Traumatic Axonal Injury is a form of traumatic brain injury that can have detrimental effects on the integrity of the brain's white matter and lead to cognitive impairments. A new study from the Center for BrainHealth at The University of Texas at Dallas investigated white matter damage in the acute and chronic stages of a traumatic axonal injury in an effort to better understand what long-term damage may result.
The study, published online July 21 in the Journal of Neurotrauma, looked at 13 patients ages 16 to 60 with mild to severe brain injuries from the intensive care unit at a Level I trauma center. This group was matched to a cohort of 10 healthy individuals resembling the age, gender, and ethnicity of the patients. White matter integrity was measured using diffusion tensor imaging (DTI) in the acute stage of injury, at day one, and again at the chronic stage, seven months post-injury. In addition, neuropsychological assessments measured cognitive performance including processing speed, attention, learning and memory at both stages after injury.
"We intended to determine whether DTI could not only identify early compromise to white matter, but also demonstrate an association with functional and neuropsychological outcomes months post-injury," said Carlos Marquez de la Plata, Ph.D., Assistant Director of Rehabilitation Research at Pate Rehabilitation in Dallas, Texas.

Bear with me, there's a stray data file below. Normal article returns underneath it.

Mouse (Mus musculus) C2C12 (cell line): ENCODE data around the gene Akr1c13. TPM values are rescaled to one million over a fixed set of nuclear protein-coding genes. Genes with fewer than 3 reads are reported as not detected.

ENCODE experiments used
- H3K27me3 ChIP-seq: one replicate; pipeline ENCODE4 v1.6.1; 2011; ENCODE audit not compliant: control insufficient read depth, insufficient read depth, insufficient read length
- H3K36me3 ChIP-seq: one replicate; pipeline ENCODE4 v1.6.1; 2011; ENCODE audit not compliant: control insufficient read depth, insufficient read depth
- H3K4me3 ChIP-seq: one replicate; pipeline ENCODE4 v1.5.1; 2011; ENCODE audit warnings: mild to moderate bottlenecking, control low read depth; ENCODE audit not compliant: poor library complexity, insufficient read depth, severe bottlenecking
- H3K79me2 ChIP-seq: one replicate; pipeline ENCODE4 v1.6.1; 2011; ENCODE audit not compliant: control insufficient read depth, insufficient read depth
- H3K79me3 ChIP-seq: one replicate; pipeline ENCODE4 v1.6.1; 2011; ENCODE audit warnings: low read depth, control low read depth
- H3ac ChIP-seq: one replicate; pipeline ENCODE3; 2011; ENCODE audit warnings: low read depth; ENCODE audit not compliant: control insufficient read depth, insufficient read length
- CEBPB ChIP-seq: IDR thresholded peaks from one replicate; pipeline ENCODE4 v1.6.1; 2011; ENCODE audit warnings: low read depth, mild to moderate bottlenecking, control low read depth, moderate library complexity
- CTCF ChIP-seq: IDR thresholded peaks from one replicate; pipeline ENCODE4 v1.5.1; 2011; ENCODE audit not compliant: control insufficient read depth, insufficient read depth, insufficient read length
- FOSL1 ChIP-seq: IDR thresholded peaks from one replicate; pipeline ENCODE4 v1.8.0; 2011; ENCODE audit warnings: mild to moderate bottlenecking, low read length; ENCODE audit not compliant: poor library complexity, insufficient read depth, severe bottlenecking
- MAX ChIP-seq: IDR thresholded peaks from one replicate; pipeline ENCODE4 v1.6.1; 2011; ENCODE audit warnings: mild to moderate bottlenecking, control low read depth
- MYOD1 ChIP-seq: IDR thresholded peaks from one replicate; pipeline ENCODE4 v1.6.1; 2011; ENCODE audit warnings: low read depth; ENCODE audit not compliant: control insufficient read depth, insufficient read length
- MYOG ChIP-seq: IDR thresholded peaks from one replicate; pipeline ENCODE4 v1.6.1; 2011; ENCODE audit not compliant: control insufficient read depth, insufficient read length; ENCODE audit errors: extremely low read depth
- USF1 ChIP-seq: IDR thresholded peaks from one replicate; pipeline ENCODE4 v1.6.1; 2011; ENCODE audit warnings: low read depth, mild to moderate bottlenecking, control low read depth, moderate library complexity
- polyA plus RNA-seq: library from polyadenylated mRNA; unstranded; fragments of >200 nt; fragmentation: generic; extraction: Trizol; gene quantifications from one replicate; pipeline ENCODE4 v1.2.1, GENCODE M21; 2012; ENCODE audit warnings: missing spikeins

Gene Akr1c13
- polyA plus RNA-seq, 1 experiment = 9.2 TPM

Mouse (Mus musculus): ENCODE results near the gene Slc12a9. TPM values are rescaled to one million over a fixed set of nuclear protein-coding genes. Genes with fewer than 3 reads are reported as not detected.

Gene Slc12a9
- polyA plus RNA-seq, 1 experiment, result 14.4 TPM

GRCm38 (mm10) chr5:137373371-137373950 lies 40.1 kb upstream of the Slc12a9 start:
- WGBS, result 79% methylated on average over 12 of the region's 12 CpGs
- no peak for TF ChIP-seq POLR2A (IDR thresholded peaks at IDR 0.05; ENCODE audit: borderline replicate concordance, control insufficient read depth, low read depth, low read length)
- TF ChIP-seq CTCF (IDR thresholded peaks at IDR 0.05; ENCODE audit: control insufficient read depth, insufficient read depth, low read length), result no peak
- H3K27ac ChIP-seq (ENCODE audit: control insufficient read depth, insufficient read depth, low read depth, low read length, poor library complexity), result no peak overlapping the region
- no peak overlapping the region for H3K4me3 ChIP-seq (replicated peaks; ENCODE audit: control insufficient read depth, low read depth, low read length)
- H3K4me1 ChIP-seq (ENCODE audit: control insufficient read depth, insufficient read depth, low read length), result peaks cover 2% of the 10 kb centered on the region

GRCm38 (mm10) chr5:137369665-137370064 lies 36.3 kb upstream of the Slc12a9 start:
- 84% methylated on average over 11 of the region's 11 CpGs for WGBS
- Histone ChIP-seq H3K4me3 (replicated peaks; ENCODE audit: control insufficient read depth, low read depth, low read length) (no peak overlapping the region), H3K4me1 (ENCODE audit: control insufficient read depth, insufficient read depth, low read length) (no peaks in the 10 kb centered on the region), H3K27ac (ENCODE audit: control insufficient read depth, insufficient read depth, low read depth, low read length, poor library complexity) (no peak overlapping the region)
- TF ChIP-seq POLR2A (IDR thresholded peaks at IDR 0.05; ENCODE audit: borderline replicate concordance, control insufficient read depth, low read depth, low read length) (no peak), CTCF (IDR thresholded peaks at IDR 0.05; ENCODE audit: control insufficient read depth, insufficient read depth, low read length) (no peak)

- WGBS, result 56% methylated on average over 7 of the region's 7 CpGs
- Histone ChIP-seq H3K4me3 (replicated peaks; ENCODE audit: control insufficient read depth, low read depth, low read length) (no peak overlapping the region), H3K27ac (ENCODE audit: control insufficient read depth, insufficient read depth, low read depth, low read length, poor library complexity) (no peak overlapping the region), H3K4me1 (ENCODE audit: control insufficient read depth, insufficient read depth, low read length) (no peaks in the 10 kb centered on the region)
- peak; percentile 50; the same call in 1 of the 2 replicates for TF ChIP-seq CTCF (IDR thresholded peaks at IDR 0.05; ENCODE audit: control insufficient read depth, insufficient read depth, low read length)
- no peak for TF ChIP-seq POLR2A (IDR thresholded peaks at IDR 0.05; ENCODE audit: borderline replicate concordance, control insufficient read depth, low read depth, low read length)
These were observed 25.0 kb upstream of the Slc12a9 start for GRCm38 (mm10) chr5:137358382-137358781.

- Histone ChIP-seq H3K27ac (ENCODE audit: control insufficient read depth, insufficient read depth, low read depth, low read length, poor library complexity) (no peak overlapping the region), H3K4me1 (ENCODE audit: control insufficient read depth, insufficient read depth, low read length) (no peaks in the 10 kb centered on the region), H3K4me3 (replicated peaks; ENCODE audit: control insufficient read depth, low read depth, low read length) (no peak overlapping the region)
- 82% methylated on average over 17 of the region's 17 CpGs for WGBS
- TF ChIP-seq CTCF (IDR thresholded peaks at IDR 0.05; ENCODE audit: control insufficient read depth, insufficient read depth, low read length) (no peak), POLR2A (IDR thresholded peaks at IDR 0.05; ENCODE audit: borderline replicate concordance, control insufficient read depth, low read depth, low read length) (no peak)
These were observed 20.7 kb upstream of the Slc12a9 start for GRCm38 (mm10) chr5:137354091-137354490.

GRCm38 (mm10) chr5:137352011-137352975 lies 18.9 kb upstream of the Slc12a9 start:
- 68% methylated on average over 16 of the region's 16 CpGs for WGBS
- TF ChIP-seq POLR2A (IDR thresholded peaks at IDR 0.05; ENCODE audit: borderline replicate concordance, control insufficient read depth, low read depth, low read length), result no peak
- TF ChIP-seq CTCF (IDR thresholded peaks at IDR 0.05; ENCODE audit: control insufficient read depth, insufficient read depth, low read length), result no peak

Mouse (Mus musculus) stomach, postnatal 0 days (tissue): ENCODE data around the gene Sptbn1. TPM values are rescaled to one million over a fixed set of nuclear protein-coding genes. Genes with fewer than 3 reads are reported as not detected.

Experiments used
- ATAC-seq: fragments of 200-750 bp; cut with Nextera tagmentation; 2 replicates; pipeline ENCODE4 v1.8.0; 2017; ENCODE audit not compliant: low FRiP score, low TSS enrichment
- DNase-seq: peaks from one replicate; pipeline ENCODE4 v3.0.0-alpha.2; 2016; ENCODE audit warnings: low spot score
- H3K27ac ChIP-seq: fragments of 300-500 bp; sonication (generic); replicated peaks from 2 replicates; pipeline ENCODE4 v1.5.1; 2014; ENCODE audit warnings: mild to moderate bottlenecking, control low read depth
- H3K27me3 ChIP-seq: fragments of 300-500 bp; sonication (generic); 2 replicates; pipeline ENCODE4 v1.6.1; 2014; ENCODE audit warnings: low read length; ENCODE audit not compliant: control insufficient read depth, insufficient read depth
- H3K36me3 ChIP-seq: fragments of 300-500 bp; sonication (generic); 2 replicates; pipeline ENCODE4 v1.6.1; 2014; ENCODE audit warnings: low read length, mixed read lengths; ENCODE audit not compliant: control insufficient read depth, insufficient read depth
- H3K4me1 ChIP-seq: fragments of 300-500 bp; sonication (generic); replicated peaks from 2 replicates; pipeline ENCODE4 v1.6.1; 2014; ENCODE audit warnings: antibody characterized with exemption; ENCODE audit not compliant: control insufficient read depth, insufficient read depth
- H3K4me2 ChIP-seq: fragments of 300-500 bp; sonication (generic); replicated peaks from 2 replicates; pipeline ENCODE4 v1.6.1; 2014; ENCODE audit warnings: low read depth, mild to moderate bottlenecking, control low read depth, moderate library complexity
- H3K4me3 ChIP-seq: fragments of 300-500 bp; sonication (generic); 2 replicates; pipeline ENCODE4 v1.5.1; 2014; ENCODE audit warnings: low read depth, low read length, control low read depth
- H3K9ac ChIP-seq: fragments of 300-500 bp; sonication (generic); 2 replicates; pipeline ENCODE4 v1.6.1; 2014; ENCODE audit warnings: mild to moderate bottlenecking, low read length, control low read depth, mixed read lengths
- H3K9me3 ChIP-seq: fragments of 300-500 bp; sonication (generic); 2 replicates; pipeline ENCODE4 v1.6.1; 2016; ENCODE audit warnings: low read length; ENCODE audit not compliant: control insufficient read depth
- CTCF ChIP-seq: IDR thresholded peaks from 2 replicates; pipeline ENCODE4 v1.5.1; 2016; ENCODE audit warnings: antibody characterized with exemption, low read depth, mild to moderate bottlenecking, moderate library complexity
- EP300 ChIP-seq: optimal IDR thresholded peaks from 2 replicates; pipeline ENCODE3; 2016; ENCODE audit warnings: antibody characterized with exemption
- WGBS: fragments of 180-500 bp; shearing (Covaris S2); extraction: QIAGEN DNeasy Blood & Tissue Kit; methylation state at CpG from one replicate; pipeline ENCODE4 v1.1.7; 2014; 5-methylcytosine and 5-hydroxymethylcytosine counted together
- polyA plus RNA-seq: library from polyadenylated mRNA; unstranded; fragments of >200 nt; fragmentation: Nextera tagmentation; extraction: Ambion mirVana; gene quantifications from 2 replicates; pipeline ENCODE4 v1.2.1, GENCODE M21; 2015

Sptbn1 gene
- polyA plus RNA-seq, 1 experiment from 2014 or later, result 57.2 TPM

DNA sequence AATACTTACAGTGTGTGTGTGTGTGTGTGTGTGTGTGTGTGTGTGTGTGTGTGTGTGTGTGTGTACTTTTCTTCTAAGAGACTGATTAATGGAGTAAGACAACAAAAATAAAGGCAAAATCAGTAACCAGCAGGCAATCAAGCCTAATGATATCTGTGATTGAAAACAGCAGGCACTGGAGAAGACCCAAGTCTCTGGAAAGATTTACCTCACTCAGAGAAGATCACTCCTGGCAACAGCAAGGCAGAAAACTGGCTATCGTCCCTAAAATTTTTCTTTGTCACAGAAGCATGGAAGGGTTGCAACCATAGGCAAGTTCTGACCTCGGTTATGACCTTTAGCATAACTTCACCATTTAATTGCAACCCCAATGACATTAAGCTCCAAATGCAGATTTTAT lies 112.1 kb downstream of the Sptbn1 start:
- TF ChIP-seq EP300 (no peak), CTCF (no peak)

The study's findings suggest DTI may be used to detect meaningful changes in white matter as early as one day after a traumatic brain injury. White matter integrity measured at the chronic stage was also found to significantly correlate with cognitive processing speed.
"On the first day after the injury, we found white matter integrity was compromised due to swelling in the brain," said the study's lead author Alison Perez. "As the swelling subsided over time and the brain began to repair itself, we found that many of the damaged neurons that were unable to repair themselves began to die off, which appears to slow the speed of cognitive processing."
Interestingly, the degree of white matter compromise detected early after injury was associated with markers of injury severity such as the number of days in the intensive care unit and hospital, but not to outcomes months later.
At seven months post-injury, many of the patients' cognitive performance improved including processing speed, divided attention, and short and long-term memory. In addition, patients with better white matter integrity at the chronic stage had the fastest processing speed.
By studying the long-term effects of a traumatic axonal injury at both the acute and chronic stages, researchers hope to assist in the advancement of future assessment and treatment options after a traumatic brain injury.
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